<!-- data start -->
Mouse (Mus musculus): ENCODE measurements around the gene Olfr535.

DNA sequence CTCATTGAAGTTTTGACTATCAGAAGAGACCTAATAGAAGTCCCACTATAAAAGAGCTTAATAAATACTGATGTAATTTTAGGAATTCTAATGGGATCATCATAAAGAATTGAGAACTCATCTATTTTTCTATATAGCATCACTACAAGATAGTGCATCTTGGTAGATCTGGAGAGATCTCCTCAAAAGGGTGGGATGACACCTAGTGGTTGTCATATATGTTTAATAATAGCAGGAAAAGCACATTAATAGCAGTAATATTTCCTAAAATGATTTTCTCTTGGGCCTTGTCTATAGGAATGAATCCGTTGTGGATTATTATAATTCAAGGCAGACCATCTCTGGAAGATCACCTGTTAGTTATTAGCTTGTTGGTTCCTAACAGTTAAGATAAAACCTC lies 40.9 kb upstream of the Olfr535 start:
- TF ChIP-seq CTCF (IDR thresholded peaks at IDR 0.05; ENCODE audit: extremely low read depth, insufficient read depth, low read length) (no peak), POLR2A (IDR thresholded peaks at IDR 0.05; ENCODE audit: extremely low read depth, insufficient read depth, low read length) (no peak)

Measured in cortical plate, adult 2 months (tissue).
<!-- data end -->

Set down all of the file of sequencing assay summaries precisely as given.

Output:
Mouse (Mus musculus): ENCODE measurements around the gene Olfr535.

DNA sequence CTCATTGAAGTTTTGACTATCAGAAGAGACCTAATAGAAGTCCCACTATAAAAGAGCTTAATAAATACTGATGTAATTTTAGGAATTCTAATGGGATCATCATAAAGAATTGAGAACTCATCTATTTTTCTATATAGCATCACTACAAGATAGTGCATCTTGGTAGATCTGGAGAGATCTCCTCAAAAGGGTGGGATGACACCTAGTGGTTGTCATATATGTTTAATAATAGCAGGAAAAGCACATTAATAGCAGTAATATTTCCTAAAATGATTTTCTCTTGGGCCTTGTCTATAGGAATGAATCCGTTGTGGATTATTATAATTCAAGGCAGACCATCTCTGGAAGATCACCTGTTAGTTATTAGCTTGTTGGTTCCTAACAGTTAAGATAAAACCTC lies 40.9 kb upstream of the Olfr535 start:
- TF ChIP-seq CTCF (IDR thresholded peaks at IDR 0.05; ENCODE audit: extremely low read depth, insufficient read depth, low read length) (no peak), POLR2A (IDR thresholded peaks at IDR 0.05; ENCODE audit: extremely low read depth, insufficient read depth, low read length) (no peak)

Measured in cortical plate, adult 2 months (tissue).